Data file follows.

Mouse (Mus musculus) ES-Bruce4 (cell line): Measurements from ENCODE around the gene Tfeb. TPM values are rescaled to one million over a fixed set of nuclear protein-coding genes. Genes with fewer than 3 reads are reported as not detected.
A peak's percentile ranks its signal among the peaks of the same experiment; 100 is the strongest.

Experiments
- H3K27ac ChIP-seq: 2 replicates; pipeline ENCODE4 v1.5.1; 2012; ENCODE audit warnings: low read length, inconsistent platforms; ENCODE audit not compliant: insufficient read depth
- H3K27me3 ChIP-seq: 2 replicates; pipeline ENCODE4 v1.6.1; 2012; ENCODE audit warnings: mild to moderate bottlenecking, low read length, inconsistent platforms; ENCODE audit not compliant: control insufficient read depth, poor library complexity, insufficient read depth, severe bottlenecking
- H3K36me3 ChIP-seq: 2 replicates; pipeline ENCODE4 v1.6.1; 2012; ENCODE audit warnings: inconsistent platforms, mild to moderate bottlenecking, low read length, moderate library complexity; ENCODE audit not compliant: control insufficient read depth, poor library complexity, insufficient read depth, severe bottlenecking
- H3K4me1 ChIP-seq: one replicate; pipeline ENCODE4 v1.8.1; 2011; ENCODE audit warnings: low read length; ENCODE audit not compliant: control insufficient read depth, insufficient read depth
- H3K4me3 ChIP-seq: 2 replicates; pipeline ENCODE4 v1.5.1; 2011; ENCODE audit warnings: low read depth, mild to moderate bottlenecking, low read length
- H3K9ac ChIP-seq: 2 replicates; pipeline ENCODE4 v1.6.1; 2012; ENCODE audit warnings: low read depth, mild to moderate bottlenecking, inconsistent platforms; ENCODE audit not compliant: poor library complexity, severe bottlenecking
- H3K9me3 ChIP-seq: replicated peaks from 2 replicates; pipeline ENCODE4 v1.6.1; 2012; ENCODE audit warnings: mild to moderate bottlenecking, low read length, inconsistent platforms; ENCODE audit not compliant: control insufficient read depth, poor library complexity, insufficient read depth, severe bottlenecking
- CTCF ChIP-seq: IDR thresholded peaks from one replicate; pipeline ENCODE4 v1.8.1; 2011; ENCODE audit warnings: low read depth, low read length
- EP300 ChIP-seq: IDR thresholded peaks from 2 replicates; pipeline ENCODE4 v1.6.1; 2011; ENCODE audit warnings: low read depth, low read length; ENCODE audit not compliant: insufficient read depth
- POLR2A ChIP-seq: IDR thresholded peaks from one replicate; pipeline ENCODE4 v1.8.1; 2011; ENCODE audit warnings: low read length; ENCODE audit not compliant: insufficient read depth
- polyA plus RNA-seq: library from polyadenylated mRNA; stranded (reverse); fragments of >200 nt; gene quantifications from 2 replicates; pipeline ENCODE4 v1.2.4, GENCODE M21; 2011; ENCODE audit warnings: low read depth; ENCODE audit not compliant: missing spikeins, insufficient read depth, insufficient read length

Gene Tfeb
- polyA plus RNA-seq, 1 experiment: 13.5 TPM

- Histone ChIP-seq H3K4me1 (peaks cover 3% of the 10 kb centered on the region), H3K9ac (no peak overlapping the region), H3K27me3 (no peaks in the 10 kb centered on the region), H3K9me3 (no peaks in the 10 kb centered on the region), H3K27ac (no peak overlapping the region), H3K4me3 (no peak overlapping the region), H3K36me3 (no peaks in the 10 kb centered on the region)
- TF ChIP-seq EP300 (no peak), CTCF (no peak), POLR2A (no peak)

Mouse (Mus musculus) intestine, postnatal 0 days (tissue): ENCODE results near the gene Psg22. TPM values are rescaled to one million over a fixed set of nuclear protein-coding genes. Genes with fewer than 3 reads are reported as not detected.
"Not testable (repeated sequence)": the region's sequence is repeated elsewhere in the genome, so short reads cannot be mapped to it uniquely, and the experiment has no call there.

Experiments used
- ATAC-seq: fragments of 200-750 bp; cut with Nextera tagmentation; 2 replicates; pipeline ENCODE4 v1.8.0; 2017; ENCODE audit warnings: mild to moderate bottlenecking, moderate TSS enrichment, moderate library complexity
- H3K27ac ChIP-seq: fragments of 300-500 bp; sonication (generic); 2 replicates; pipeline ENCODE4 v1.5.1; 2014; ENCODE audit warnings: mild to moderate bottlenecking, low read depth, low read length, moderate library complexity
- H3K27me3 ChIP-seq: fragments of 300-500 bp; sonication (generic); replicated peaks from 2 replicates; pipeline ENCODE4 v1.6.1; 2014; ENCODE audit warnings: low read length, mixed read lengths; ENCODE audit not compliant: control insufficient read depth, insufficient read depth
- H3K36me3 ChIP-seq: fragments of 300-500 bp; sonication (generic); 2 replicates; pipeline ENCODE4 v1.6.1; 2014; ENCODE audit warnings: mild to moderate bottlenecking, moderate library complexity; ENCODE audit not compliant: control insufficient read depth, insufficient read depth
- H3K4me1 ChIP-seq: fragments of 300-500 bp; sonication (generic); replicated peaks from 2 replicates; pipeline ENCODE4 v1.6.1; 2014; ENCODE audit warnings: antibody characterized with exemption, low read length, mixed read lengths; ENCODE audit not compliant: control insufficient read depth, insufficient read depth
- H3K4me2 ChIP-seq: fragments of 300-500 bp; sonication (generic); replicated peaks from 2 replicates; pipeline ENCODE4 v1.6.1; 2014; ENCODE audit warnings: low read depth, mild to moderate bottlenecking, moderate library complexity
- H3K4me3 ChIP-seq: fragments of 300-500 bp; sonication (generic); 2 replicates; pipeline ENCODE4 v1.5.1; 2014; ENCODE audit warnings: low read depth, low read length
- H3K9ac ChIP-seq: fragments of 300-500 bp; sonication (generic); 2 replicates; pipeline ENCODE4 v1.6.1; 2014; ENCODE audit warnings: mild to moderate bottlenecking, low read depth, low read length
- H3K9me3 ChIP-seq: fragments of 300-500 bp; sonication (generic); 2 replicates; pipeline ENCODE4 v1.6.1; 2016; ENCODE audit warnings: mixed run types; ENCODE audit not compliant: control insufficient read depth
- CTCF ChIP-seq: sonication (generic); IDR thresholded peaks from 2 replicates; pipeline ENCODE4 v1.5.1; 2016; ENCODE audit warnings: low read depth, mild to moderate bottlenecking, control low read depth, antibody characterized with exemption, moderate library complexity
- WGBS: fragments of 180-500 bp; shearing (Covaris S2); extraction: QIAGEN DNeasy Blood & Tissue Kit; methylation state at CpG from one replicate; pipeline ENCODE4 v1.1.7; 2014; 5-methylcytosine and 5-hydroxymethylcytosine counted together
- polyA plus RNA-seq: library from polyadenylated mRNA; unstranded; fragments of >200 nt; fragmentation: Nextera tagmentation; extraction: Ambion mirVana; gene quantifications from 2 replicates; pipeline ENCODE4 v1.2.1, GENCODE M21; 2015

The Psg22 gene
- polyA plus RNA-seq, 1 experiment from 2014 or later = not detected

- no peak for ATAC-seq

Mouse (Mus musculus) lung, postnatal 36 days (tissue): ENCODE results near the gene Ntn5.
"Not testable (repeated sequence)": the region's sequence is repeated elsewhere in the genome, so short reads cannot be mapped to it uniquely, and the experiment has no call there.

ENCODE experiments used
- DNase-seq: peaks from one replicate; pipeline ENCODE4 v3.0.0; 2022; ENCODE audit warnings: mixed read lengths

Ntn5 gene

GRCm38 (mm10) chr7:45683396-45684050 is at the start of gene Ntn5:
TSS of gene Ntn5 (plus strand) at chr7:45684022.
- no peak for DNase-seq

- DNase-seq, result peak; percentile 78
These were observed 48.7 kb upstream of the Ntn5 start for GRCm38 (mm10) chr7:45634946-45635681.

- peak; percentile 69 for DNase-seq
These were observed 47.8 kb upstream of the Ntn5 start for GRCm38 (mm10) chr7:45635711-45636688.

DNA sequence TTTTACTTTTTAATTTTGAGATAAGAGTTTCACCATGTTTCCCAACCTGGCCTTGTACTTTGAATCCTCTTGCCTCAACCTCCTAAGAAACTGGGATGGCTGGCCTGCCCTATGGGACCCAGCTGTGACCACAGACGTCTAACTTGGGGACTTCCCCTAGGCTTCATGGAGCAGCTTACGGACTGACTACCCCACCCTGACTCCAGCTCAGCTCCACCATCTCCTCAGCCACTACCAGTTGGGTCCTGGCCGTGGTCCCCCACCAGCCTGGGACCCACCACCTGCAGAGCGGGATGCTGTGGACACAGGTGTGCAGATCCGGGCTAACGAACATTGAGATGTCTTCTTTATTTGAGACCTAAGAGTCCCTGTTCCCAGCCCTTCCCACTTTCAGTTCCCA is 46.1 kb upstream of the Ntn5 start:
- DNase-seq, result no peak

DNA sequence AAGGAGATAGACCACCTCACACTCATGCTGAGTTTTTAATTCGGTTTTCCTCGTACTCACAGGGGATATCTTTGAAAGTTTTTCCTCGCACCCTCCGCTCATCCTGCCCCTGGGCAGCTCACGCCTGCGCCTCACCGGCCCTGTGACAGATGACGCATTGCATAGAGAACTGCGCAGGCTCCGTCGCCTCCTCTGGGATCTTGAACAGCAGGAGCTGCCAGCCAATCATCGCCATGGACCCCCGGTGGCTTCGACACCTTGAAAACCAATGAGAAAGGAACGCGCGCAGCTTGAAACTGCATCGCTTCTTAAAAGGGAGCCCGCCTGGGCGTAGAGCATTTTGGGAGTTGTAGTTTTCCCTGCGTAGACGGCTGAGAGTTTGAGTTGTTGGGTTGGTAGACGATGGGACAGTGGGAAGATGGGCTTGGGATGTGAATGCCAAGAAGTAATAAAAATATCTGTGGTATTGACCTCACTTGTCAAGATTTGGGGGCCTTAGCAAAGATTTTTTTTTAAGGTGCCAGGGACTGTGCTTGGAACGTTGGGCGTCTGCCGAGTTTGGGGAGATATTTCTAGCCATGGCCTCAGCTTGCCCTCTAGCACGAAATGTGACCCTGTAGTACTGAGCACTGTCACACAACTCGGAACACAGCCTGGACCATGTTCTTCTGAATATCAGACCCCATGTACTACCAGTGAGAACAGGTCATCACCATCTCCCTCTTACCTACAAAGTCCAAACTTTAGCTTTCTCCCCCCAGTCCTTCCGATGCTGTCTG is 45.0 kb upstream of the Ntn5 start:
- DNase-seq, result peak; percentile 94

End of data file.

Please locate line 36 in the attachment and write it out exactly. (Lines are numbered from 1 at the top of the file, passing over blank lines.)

- no peak for ATAC-seq